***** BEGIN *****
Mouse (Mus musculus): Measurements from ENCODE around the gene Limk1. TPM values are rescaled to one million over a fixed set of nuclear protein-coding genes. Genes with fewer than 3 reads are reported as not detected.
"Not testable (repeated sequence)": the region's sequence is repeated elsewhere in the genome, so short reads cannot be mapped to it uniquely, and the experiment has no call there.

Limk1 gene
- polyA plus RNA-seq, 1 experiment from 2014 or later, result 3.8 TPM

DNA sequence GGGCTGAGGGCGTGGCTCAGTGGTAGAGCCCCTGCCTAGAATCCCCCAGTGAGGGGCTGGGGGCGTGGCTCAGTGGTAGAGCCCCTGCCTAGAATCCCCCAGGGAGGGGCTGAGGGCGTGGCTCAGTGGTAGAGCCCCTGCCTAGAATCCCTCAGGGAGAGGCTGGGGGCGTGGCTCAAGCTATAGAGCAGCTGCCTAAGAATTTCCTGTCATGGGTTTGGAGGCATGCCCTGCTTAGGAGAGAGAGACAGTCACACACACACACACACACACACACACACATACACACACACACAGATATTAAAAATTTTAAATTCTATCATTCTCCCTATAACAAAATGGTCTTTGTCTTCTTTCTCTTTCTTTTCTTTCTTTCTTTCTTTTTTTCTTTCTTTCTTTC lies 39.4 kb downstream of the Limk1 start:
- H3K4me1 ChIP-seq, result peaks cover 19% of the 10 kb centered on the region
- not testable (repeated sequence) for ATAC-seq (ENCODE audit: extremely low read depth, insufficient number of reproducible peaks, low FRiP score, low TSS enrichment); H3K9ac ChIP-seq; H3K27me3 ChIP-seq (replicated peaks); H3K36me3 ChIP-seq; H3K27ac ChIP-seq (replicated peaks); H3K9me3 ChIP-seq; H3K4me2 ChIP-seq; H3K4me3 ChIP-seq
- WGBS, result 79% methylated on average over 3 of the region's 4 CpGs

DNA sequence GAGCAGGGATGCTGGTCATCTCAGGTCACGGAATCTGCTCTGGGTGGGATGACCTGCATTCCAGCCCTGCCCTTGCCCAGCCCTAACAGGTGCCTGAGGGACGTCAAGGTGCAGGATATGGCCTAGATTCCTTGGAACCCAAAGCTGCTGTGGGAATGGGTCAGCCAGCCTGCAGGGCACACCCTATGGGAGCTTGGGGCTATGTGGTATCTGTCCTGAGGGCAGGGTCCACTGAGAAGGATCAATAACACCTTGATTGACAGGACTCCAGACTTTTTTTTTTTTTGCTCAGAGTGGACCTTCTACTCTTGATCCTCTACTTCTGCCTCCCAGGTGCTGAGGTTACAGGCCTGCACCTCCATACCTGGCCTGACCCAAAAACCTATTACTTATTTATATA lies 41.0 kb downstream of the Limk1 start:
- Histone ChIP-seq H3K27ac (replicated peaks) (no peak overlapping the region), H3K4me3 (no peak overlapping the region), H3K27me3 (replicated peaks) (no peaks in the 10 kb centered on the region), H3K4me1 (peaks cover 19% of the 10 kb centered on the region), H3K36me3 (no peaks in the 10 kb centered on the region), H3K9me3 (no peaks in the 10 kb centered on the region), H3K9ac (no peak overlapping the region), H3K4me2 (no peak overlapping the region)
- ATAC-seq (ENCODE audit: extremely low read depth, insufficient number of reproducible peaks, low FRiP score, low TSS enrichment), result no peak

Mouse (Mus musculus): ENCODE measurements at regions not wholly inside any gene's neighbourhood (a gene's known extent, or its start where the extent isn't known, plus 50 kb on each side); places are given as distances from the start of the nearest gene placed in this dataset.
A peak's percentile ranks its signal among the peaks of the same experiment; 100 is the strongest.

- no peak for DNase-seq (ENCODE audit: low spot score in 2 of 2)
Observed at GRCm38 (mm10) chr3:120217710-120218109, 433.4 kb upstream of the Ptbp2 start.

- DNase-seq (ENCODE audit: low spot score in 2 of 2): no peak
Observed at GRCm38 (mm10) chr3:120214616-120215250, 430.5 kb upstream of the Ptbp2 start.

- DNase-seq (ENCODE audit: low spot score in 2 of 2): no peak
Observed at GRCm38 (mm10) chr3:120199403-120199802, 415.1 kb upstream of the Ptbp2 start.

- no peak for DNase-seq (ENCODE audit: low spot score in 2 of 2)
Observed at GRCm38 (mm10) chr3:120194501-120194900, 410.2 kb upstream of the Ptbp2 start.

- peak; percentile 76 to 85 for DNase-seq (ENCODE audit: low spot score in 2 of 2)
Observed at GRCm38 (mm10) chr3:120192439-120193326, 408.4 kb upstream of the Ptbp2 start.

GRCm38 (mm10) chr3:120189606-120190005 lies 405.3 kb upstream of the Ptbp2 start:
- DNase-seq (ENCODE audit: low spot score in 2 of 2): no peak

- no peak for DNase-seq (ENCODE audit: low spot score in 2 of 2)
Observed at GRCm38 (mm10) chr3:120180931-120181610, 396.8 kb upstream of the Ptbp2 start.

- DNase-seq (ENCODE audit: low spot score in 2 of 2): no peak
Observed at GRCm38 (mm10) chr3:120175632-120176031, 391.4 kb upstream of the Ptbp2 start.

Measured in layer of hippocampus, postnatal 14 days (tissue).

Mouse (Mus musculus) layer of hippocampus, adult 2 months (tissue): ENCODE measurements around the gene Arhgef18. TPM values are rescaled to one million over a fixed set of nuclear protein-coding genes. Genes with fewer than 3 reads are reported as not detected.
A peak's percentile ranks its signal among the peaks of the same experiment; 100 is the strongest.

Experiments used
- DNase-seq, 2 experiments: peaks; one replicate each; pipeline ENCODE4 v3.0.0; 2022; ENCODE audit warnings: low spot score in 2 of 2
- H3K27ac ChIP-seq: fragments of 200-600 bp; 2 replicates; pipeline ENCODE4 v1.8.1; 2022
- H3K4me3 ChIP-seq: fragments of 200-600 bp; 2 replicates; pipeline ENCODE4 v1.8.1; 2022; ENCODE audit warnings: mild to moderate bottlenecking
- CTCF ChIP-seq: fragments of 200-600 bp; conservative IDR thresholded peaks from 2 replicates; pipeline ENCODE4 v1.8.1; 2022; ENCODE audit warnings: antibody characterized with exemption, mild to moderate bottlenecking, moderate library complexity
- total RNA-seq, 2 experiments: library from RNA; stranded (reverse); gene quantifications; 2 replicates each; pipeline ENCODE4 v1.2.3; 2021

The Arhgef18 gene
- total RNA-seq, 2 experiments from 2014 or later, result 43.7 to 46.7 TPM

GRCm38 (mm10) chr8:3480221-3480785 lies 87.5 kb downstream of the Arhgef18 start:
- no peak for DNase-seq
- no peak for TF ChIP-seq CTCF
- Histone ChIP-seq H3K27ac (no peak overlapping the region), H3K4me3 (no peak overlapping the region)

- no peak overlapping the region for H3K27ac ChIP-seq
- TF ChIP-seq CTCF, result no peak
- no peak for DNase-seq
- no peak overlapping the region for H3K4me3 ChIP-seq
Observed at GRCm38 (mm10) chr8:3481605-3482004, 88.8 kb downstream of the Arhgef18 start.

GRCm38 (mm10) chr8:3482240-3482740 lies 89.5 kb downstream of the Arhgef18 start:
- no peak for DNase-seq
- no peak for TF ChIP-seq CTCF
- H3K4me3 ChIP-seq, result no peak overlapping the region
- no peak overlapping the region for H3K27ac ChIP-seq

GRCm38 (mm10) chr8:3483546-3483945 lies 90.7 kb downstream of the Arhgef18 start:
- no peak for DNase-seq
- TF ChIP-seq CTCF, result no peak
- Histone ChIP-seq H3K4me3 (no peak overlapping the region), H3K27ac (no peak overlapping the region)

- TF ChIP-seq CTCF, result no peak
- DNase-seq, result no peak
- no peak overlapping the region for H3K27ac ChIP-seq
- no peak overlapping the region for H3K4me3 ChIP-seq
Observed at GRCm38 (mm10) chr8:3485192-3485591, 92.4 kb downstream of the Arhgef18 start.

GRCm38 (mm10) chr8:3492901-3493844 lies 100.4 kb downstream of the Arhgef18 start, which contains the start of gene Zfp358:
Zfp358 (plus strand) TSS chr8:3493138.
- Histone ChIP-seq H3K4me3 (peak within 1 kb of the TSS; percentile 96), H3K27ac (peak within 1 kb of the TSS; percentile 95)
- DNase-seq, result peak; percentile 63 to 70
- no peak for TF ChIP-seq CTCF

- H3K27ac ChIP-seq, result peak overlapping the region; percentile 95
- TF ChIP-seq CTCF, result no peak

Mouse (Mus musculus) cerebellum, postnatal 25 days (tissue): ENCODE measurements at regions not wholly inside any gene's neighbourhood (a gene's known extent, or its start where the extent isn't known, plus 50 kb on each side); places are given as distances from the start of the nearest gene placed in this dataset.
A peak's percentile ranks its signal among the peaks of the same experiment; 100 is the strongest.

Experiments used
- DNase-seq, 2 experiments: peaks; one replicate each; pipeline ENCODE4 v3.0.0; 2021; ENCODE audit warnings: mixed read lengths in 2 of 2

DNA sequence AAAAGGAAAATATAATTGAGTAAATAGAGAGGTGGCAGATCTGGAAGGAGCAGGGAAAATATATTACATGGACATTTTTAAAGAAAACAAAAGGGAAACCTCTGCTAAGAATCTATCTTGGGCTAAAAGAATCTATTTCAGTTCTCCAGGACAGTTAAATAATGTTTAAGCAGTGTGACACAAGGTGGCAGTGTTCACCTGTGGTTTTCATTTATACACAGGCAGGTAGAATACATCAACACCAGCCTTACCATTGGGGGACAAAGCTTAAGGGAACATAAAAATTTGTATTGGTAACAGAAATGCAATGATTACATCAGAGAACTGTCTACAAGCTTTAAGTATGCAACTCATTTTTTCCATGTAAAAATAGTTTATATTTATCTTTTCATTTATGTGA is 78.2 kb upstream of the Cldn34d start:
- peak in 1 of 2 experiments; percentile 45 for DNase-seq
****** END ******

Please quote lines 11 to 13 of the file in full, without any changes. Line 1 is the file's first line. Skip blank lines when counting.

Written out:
- ATAC-seq (ENCODE audit: extremely low read depth, insufficient number of reproducible peaks, low FRiP score, low TSS enrichment), result no peak

Mouse (Mus musculus): ENCODE measurements at regions not wholly inside any gene's neighbourhood (a gene's known extent, or its start where the extent isn't known, plus 50 kb on each side); places are given as distances from the start of the nearest gene placed in this dataset.
A peak's percentile ranks its signal among the peaks of the same experiment; 100 is the strongest.